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National Poetry Day: 10 famous poems you should read

Today is National Poetry Day, so here are some IV Drip desk favourites...


from Beowulf (c.900 AD)

Transl. Seamus Heaney

It was like the misery endured by an old man

Who has lived to see his son’s body

Swing on the gallows. He begins to keen

And weep for his boy, watching the raven

Gloat where he hangs; he can be of no help.

The wisdom of age is worthless to him.

Morning after morning, he wakes to remember

That his child is gone; he has no interest

In living on until another heir

Is born in the hall…

Alone with his longing, he lies down on his bed

And sings a lament; everything seems too large,

The steadings and the fields.



from They Flee from Me

Thomas Wyatt (1503 - 1542)

They flee from me that sometime did me seek

With naked foot, stalking in my chamber.

I have seen them gentle, tame, and meek,

That now are wild and do not remember

That sometime they put themself in danger

To take bread at my hand; and now they range,

Busily seeking with a continual change.




Percy Bysshe Shelley (1792 - 1822)

I met a traveller from an antique land

Who said: “Two vast and trunkless legs of stone

Stand in the desert. Near them on the sand,

Half sunk, a shattered visage lies, whose frown

And wrinkled lip and sneer of cold command

Tell that its sculptor well those passions read

Which yet survive, stamped on these lifeless things,

The hand that mocked them and the heart that fed.

And on the pedestal these words appear:

`My name is Ozymandias, King of Kings:

Look on my works, ye mighty, and despair!'

Nothing beside remains. Round the decay

Of that colossal wreck, boundless and bare,

The lone and level sands stretch far away”.


from Tithonus

Alfred Lord Tennyson (1809 - 1892)

The woods decay, the woods decay and fall,

The vapours weep their burthen to the ground,

Man comes and tills the field and lies beneath,

And after many a summer dies the swan.

Me only cruel immortality

Consumes: I wither slowly in thine arms,

Here at the quiet limit of the world,

A white-hair'd shadow roaming like a dream

The ever-silent spaces of the East,

Far-folded mists, and gleaming halls of morn.



'Hope' is the thing with feathers

Emily Dickinson (1830- 1886)

“Hope” is the thing with feathers -

That perches in the soul -

And sings the tune without the words -

And never stops - at all -


And sweetest - in the Gale - is heard -

And sore must be the storm -

That could abash the little Bird

That kept so many warm -


I’ve heard it in the chillest land -

And on the strangest Sea -

Yet - never - in Extremity,

It asked a crumb - of me.



Christina Rossetti (1830 - 1894)

Remember me when I am gone away,

Gone far away into the silent land;

When you can no more hold me by the hand,

Nor I half turn to go yet turning stay.

Remember me when no more day by day

You tell me of our future that you planned:

Only remember me; you understand

It will be late to counsel then or pray.

Yet if you should forget me for a while

And afterwards remember, do not grieve:

For if the darkness and corruption leave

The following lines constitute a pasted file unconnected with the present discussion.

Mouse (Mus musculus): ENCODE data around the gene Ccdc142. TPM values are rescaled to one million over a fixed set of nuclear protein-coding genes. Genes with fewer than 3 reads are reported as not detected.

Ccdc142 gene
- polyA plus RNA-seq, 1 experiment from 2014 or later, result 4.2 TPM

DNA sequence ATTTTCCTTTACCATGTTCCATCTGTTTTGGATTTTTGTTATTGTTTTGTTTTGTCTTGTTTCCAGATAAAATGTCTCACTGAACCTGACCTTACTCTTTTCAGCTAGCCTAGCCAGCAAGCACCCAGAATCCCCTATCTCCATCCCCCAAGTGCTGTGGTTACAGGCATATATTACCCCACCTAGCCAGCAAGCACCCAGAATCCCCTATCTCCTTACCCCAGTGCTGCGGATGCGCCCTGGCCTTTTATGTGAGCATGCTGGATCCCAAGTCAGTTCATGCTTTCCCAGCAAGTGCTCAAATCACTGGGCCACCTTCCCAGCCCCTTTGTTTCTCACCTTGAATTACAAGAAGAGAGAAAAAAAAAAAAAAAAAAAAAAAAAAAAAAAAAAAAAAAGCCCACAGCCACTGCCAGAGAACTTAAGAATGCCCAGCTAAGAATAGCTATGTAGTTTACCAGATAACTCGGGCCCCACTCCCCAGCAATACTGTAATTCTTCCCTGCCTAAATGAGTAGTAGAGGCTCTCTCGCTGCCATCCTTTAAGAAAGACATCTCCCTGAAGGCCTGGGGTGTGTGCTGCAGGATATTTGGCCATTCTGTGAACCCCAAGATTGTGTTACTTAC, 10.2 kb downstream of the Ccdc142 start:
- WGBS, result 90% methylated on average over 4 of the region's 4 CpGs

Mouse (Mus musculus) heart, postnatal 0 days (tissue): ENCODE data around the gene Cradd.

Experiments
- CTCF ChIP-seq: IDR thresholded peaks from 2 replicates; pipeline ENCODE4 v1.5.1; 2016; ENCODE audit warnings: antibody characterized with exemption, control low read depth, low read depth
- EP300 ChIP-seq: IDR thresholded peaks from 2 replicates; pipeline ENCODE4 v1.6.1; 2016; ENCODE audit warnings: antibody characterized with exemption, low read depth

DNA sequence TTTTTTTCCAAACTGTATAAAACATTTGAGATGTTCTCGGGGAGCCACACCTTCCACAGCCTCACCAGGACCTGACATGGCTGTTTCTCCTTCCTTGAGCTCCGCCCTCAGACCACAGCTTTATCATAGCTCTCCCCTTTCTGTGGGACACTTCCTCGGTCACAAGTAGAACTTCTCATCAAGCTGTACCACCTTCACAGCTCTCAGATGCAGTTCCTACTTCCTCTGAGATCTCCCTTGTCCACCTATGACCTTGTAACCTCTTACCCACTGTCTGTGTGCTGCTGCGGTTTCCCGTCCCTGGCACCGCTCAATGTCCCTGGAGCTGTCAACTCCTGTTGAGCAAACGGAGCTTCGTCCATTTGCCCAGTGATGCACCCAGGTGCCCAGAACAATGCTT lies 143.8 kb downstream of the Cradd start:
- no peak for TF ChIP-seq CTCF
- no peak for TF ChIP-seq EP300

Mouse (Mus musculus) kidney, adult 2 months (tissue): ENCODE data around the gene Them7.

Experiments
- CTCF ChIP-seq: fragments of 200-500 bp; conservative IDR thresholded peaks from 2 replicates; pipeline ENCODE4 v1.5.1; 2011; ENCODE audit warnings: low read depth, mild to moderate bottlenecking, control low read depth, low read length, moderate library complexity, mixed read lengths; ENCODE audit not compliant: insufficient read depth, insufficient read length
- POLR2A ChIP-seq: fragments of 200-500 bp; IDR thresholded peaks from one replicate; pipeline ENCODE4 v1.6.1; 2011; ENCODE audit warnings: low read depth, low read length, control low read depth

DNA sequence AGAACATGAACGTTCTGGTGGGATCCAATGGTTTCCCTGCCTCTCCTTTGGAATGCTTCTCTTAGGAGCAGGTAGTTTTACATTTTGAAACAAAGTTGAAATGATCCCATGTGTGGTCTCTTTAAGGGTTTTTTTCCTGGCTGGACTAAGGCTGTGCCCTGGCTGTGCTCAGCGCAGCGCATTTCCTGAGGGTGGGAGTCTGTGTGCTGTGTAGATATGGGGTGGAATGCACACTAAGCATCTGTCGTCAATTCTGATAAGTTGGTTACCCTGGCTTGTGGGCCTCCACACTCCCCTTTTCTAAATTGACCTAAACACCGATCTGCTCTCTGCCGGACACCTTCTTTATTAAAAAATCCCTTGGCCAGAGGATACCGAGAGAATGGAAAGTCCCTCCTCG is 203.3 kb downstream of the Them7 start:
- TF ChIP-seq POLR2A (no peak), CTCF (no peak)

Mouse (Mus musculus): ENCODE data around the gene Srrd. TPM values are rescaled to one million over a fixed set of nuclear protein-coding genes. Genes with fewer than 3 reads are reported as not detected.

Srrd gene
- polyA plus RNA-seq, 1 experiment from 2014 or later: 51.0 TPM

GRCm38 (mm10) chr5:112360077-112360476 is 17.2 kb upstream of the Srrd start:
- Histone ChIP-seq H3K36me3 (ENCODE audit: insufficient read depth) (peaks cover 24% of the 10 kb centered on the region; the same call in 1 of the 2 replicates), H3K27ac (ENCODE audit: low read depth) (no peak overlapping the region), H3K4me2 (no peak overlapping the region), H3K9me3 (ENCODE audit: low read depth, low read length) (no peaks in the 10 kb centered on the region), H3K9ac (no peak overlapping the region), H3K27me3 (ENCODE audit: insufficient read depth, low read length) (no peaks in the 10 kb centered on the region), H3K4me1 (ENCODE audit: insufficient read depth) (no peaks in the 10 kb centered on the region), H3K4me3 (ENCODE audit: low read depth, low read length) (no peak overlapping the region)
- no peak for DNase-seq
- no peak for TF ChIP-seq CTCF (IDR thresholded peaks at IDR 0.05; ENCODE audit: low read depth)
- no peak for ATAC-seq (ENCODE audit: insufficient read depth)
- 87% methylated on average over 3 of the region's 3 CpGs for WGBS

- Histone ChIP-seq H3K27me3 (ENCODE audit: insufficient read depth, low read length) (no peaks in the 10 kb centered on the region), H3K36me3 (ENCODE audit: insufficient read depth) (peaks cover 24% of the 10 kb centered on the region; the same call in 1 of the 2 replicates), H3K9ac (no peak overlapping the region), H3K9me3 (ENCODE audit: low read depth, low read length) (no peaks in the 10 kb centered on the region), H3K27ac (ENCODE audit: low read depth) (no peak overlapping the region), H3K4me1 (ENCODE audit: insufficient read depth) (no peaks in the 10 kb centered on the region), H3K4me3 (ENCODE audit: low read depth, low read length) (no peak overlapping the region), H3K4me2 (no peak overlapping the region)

A vestige of the thoughts that once I had,

Better by far you should forget and smile

Than that you should remember and be sad.



D H Lawrence (1885 - 1930)

Softly, in the dusk, a woman is singing to me;

Taking me back down the vista of years, till I see

A child sitting under the piano, in the boom of the tingling strings

And pressing the small, poised feet of a mother who smiles as she sings.


In spite of myself, the insidious mastery of song

Betrays me back, till the heart of me weeps to belong

To the old Sunday evenings at home, with winter outside

And hymns in the cosy parlour, the tinkling piano our guide.


So now it is vain for the singer to burst into clamour

With the great black piano appassionato. The glamour

Of childish days is upon me, my manhood is cast

Down in the flood of remembrance, I weep like a child for the past.


from Cut

Sylvia Plath (1932 - 1963)

What a thrill ——

My thumb instead of an onion.

The top quite gone

Except for a sort of hinge


Of skin,

A flap like a hat,

Dead white.

Then that red plush.


Little pilgrim,

The Indian's axed your scalp.

Your turkey wattle

Carpet rolls


Straight from the heart.

I step on it,

Clutching my bottle

Of pink fizz. A celebration, this is.

Out of a gap

A million soldiers run,

Redcoats, every one.



from I Know Why the Caged Bird Sings

Maya Angelou (1928 - )

The free bird leaps

on the back of the wind

and floats downstream

till the current ends

and dips his wings

in the orange sun rays

and dares to claim the sky.


But a bird that stalks

down his narrow cage

can seldom see through

his bars of rage

his wings are clipped and

his feet are tied

so he opens his throat to sing.



from Rain

Don Paterson (1963- )

I love all films that start with rain:

rain, braiding a windowpane

or darkening a hung-out dress

or streaming down her upturned face;

one long thundering downpour

right through the empty script and score

before the act, before the blame,

before the lens pulls through the frame

to where the woman sits alone

beside a silent telephone

or the dress lies ruined on the grass

or the girl walks off the overpass,